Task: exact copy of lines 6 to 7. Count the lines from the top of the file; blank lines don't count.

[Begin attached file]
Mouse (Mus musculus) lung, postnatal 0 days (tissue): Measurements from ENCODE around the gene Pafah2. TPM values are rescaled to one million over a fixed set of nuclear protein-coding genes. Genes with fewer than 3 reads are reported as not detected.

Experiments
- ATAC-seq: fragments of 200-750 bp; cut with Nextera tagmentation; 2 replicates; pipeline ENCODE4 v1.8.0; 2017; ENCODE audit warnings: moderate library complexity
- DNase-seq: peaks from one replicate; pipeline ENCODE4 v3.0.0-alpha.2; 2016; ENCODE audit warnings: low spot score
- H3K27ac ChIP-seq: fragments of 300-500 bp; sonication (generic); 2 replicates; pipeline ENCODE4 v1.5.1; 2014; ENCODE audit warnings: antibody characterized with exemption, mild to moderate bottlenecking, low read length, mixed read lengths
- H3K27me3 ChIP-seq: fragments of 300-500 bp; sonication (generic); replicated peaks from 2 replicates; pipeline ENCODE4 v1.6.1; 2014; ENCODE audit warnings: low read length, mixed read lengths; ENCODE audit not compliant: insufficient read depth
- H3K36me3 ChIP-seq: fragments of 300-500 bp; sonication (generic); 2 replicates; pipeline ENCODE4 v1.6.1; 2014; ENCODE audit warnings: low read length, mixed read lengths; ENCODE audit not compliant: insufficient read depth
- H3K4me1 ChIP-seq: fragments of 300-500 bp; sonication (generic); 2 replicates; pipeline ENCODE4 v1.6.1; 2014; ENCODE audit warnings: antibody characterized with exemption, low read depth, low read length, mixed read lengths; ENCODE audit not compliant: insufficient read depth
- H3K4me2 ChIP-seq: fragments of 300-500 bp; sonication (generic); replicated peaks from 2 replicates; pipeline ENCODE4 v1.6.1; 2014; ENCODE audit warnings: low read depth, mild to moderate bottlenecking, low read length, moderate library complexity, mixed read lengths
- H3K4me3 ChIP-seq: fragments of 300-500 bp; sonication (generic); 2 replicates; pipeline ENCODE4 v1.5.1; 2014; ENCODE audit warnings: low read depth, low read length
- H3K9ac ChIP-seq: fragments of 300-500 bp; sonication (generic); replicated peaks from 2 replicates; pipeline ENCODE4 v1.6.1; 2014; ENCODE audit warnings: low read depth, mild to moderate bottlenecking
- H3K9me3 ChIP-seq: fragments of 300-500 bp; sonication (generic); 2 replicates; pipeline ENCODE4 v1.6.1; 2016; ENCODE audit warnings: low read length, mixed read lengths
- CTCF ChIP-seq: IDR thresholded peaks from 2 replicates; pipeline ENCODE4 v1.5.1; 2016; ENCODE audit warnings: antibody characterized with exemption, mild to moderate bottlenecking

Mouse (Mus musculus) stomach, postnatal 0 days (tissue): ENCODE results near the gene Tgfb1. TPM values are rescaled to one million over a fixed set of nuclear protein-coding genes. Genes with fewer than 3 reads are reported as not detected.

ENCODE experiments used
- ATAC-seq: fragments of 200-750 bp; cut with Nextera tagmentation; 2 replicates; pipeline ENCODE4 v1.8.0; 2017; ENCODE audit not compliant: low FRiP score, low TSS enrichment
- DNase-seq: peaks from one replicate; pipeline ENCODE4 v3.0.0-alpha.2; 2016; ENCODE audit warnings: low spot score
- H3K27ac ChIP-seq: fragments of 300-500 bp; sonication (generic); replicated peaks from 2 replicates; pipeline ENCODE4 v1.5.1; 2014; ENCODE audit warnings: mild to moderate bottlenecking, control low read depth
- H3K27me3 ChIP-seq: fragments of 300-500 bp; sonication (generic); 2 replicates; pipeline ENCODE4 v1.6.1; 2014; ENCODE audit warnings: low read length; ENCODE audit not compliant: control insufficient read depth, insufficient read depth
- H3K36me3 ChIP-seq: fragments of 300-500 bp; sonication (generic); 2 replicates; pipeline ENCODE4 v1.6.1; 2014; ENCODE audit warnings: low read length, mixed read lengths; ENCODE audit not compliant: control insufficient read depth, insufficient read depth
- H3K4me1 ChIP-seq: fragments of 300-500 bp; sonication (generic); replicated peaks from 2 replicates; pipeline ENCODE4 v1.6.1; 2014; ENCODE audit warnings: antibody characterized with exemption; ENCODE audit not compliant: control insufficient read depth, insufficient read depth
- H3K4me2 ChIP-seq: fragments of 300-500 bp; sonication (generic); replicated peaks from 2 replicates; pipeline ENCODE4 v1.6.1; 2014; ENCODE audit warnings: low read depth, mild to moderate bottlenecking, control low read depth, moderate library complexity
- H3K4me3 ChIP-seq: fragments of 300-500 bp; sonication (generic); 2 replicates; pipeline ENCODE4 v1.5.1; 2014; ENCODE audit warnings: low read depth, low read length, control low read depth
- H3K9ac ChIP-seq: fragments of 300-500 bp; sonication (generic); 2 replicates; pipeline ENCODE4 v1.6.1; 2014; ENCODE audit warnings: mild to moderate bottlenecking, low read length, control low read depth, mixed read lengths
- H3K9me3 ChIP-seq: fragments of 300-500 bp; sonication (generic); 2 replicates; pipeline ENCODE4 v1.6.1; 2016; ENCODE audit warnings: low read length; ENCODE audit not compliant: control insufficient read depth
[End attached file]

- H3K27me3 ChIP-seq: fragments of 300-500 bp; sonication (generic); replicated peaks from 2 replicates; pipeline ENCODE4 v1.6.1; 2014; ENCODE audit warnings: low read length, mixed read lengths; ENCODE audit not compliant: insufficient read depth
- H3K36me3 ChIP-seq: fragments of 300-500 bp; sonication (generic); 2 replicates; pipeline ENCODE4 v1.6.1; 2014; ENCODE audit warnings: low read length, mixed read lengths; ENCODE audit not compliant: insufficient read depth